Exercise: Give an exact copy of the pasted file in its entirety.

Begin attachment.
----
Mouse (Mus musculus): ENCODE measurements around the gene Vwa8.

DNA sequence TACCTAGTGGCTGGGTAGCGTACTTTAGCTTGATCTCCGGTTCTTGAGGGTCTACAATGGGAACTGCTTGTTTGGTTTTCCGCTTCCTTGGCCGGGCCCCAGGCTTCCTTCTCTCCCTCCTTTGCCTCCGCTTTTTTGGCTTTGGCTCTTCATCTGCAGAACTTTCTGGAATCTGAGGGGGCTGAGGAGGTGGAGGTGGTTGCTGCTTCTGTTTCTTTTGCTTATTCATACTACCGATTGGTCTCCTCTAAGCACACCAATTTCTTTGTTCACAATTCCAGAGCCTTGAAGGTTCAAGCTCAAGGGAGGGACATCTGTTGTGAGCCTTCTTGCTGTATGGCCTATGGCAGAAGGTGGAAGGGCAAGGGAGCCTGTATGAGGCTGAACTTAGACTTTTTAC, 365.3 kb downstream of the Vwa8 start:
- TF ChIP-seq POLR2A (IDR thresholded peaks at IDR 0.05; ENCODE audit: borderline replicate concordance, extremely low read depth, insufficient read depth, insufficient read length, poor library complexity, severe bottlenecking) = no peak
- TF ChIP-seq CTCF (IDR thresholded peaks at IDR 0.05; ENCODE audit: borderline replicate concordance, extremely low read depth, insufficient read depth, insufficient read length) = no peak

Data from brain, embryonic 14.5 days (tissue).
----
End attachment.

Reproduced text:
Mouse (Mus musculus): ENCODE measurements around the gene Vwa8.

DNA sequence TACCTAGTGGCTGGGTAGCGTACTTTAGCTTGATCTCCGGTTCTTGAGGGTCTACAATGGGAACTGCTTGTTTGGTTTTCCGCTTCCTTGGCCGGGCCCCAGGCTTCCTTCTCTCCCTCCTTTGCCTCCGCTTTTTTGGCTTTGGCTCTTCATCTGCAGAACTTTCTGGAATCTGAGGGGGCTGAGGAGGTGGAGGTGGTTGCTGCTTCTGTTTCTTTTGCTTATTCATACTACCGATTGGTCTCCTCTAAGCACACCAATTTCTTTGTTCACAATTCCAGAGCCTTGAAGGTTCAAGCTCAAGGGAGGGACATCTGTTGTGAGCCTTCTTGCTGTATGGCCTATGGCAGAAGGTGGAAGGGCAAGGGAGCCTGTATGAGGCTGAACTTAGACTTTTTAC, 365.3 kb downstream of the Vwa8 start:
- TF ChIP-seq POLR2A (IDR thresholded peaks at IDR 0.05; ENCODE audit: borderline replicate concordance, extremely low read depth, insufficient read depth, insufficient read length, poor library complexity, severe bottlenecking) = no peak
- TF ChIP-seq CTCF (IDR thresholded peaks at IDR 0.05; ENCODE audit: borderline replicate concordance, extremely low read depth, insufficient read depth, insufficient read length) = no peak

Data from brain, embryonic 14.5 days (tissue).